Key strategies used in an effort to reduce the waitlist included the psychiatric collaborative care model (CoCM), a transition from traditional care to a one-time consultation clinic, e-consults, quarterly PCP education in psychiatry, availability of a mental health patient navigator, a psychiatric consultant available by cell phone, and regular review of the waitlist. After three-years, a 350-person waitlist was eliminated.

Emerson, APRN, PMHNP-BC, said she was surprised at how open the clinicians were to this new delivery model of care as it is a clear departure from traditional outpatient delivery methods.

“Also, not surprisingly but more so reaffirming, was the importance of using continued quality improvement efforts to explore the effectiveness or lack thereof, of implementation strategies,” Emerson said. “If you don’t take the time to examine what is working and what is not, you may never reach your full potential.”

Emerson added that many of the lessons learned from the collaborative care concepts and the model itself informed the efforts that Nebraska Medicine is utilizing to improve access to mental health care within the organization.

Along with her recent publication, Emerson was also recently selected to be a member of the American Psychiatric Association’s App Advisor Expert Panel.

Read the article here


Psychiatry Department receives high marks from Joint Commission

On Oct. 11, Nebraska Medicine, including the Department of Psychiatry, earned Behavioral Health Care Accreditation from the Joint Commission.

Dr. David Cates, Vice Chair of Clinical Services

On Aug. 14, members of the Joint Commission visited the Department of Psychiatry, and a site visitor conducted a detailed review of five cases encompassing the Intensive Outpatient Program and Poynter Hall.  In addition, the visitor interviewed two patients, walked through clinical spaces, met staff members, asked hundreds of questions, looked at our outcomes (SDS) data, and reviewed our plans for suicide screening and risk assessment.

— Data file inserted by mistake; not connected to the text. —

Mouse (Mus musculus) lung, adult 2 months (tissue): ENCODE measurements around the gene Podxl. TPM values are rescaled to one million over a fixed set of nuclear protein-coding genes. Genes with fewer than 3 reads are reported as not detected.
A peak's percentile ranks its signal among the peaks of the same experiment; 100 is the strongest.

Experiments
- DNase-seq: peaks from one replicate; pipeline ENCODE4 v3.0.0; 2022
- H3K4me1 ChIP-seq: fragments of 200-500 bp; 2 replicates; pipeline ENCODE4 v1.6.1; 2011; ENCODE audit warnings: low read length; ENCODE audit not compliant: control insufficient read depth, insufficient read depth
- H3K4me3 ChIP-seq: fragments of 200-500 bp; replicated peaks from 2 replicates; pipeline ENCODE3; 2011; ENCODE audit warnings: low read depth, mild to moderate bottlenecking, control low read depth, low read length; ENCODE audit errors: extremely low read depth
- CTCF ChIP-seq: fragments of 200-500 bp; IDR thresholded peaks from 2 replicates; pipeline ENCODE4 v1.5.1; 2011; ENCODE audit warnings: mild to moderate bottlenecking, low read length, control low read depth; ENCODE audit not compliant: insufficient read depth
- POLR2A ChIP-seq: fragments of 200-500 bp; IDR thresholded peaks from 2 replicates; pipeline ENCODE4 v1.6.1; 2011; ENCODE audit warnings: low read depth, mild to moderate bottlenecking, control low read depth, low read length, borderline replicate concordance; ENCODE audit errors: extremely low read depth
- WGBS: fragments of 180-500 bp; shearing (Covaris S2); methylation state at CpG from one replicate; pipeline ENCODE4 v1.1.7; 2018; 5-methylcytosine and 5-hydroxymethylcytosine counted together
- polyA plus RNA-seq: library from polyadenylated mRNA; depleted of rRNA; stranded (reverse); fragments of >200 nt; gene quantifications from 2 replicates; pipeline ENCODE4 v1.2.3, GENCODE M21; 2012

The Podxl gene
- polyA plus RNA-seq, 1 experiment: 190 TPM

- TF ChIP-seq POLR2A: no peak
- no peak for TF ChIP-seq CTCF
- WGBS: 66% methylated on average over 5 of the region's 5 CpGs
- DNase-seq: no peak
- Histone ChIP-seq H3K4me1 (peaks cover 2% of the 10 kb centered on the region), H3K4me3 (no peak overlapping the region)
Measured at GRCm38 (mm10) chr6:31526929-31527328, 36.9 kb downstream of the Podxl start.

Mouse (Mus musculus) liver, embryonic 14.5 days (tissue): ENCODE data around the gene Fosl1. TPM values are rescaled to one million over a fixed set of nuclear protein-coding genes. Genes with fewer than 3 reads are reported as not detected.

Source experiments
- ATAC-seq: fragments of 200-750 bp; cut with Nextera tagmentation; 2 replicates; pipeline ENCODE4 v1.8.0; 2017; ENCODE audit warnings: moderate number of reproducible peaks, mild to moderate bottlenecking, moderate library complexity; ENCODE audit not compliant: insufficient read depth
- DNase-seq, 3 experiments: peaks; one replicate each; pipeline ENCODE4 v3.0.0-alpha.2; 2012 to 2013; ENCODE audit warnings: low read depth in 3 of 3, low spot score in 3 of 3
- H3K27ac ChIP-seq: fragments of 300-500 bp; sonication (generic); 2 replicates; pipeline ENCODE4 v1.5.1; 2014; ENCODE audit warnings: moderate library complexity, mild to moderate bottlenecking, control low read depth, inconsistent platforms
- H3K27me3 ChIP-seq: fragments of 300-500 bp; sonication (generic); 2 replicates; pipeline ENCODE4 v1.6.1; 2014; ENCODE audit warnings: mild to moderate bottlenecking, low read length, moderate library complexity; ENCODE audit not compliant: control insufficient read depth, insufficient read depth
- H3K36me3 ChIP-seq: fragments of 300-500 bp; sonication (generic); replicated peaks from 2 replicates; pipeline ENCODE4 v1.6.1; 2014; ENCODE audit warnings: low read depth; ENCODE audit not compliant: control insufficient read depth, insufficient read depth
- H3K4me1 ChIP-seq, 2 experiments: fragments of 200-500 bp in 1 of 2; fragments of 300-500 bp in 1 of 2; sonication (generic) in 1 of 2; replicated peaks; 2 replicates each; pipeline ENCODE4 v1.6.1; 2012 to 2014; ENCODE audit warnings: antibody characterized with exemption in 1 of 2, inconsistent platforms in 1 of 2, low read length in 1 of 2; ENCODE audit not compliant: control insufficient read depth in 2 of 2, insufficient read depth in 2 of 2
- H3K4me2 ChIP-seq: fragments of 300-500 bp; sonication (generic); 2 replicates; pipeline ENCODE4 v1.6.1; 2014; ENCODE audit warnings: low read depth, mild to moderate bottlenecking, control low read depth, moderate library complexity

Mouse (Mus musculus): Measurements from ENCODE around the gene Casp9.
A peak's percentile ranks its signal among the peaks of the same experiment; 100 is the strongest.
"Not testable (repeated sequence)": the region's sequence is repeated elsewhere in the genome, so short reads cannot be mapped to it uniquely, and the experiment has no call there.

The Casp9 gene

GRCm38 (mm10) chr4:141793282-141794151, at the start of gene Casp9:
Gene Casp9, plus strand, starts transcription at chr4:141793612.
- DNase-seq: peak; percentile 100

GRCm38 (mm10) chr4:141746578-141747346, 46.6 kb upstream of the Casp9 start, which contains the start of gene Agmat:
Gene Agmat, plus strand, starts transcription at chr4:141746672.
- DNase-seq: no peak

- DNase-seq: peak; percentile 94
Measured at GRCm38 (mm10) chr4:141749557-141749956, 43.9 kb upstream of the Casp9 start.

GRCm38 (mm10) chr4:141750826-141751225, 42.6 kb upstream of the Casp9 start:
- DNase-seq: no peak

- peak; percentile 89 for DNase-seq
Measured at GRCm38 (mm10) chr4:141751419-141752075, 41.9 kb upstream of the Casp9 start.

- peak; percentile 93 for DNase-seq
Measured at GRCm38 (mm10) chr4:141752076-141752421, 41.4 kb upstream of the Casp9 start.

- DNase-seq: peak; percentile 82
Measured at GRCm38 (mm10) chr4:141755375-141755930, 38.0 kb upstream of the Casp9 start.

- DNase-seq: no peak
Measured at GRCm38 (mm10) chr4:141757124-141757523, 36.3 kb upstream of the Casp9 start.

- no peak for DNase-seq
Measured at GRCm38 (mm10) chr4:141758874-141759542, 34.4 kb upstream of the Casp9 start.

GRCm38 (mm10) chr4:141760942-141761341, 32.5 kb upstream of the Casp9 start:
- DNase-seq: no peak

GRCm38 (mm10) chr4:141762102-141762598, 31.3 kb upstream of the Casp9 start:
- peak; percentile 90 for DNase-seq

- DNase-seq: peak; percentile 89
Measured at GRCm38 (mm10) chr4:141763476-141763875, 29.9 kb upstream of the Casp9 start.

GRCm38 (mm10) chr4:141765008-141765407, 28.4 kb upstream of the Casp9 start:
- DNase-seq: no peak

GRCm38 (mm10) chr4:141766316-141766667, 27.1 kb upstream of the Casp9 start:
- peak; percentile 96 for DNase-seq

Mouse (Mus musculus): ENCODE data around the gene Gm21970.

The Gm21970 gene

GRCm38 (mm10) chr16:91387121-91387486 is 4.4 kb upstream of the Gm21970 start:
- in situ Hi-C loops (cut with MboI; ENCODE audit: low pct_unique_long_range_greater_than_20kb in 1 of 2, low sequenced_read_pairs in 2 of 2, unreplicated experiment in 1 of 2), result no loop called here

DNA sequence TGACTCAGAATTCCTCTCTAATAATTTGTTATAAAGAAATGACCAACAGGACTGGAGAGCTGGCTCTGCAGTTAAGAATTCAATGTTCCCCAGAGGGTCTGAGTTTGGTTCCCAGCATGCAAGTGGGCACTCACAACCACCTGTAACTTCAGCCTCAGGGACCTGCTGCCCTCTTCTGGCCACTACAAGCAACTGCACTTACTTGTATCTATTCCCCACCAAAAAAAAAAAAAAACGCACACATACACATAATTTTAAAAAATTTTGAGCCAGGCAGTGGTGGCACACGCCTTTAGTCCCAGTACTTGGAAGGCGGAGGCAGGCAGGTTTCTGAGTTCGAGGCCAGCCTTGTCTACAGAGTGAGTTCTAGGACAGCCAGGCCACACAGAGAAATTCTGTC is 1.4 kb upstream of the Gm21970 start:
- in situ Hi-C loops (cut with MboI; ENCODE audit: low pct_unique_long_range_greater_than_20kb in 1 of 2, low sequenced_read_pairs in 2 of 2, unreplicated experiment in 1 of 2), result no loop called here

“The reviewer was impressed with our care, teamwork, documentation, and focus on quality improvement,” said Dr. David Cates, Vice-Chair for Clinical Operations with the Department of Psychiatry.

For psychiatry, there were three findings: nutrition screen needs to include a dental assessment; when providers transfer care, they must create a formal transfer summary; and every new patient evaluation must include a cultural assessment. Action plans for addressing these findings were submitted to the Joint Commission.

“My thanks for everyone’s contributions to this team effort,” said Dr. Cates. “This accreditation is, in part, a result of the work everyone did in the past year screening for pain, documenting short and long term goals, and screening for exploitation. Current efforts by our staff to screen for nutritional status and cultural preferences, as well as completing discharge/transfer summaries as needed, position us for success in our next survey.”

In all, seven surveyors from The Joint Commission visited the Nebraska Medical Center and Nebraska Medicine ambulatory clinics as part of a routine accreditation site survey that occurs every three years. The unannounced survey took place from Aug. 12 to 16 and ensures compliance with the Center for Medicare and Medicaid (CMS) Conditions of Participation, a requirement to participate in Medicare and Medicaid programs.